To “allow the return of Sudan in the concert of nations”, French President Emmanuel Macron declared himself in favor of “an outright cancellation of our debt to Sudan”, that is to say “nearly 5 billion dollars” .

A bilateral meeting between the French president and that of Mozambique is also scheduled on the sidelines of the summit Tuesday morning, to address in particular the situation in the north of the country, struggling with a jihadist guerrilla.

Emmanuel Macron ended Tuesday, May 18 in the evening, with the main announcement of support from the international community on the health plan, but without making a firm financial commitment on the economic level.

Recall that the objective of this summit was to launch a “New Deal” as the French president put it, in order to revive African economies asphyxiated by the economic consequences of the Covid-19 pandemic. The ambition was to raise $ 100 billion to partially meet Africa’s financing needs.

According to the IMF, nearly $ 300 billion is missing from a continent that needs to invest massively to eradicate poverty, develop infrastructure, face climate change and the jihadist threat.

At the end of the summit, the participants did not announce a firm commitment on this financial plan, but promised to initiate discussions around the “special drawing rights” (SDRs) of the International Monetary Fund.

The international community has already agreed on the principle of a global issue of SDRs of 650 billion dollars, of which 33 billion must automatically return to Africa, through the game of quotas within the institution of Washington . “It’s too little”, asserted the French president, who calls on the rich countries to allocate to the African countries a good part of their SDRs, as is committed to doing it France, to reach a total of 100 billion dollars .

Referring to “a big technical job to do”, Emmanuel Macron said he hoped for a “political agreement” on the subject of the SDRs either at the next G7 summit, or at that of the G20, or between June and October.

Another topic of discussion: the debt of African countries, which has exploded since the pandemic. If a moratorium has given some air to the most indebted countries, the next step would be to write off some of the debts, in a coordinated approach, under the aegis of the G20.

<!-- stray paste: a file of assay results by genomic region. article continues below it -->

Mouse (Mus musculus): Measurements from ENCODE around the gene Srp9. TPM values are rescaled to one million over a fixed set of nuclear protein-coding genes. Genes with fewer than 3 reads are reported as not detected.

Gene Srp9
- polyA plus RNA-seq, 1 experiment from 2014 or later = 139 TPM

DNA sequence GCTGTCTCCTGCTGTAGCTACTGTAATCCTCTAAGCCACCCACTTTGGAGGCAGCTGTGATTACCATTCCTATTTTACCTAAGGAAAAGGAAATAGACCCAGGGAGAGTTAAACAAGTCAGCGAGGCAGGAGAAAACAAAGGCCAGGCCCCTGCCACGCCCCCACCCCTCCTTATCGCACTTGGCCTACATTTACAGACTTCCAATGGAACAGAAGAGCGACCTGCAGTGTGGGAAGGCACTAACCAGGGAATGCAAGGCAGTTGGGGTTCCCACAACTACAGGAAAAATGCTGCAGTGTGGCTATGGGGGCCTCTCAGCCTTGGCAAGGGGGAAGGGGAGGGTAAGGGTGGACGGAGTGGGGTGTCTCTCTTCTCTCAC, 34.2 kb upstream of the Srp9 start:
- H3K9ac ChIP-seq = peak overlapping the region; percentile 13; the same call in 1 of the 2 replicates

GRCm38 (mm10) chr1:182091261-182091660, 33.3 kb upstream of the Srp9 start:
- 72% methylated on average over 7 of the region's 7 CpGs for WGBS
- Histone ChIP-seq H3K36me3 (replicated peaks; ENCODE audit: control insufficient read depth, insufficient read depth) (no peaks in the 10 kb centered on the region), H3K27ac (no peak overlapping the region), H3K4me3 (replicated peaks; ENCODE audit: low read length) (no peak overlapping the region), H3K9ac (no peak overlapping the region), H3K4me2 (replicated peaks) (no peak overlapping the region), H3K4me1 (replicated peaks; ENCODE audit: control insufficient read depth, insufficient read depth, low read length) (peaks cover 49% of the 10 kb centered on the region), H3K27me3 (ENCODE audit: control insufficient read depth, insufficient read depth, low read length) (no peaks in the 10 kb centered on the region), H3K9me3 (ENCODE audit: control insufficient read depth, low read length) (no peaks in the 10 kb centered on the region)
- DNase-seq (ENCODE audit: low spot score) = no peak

Indeed, Emmanuel Macron underlined that the participants had decided on a “very strong initiative to massively produce vaccines in Africa”, with in particular “financing from the World Bank”. “We support technology transfers and work that has been requested from the World Health Organization, the World Trade Organization and the Medicines Patent Pool [supported by the UN, Ed] to lift all the constraints in intellectual property terms which block the production of any type of vaccine whatsoever, ”the French president told reporters at the end of the conference. This announcement confirms international support for the lifting of patents on vaccines, demanded in particular by India and South Africa, after the call to this effect by US President Joe Biden, to which Europe has followed suit, despite opposition from pharmaceutical companies.

Given the time needed to launch these productions, Emmanuel Macron explained that in the short term the summit participants had agreed to “push the ambition of Covax (organization for the distribution of vaccines to poor countries) from 20% to 40% of people vaccinated in Africa ”. For now, with the exception of Morocco, where 13% of the population has received a first injection, vaccination rates remain low on the African continent, given an insufficient supply.

Senegalese President Macky Sall noted that the vaccination campaigns carried out with a bang in industrialized countries do not guarantee “absolutely no health security”. He warned of the risk of developing “extremely resistant variants” in Africa.

The President of the Democratic Republic of Congo (DRC), Félix Tshisekedi, who holds the rotating presidency of the African Union, stressed that the challenge was also to convince the populations, by countering the “work of undermining social networks who demonized vaccination ”. At the end of April, his country had to return to the Covax initiative 1.3 million doses of AstraZeneca vaccines for lack of being able to administer them before their expiry date. The reason ? Public mistrust of vaccines. “We received 1.6 million doses, we only managed to vaccinate 10,000 people and most of them expatriates.”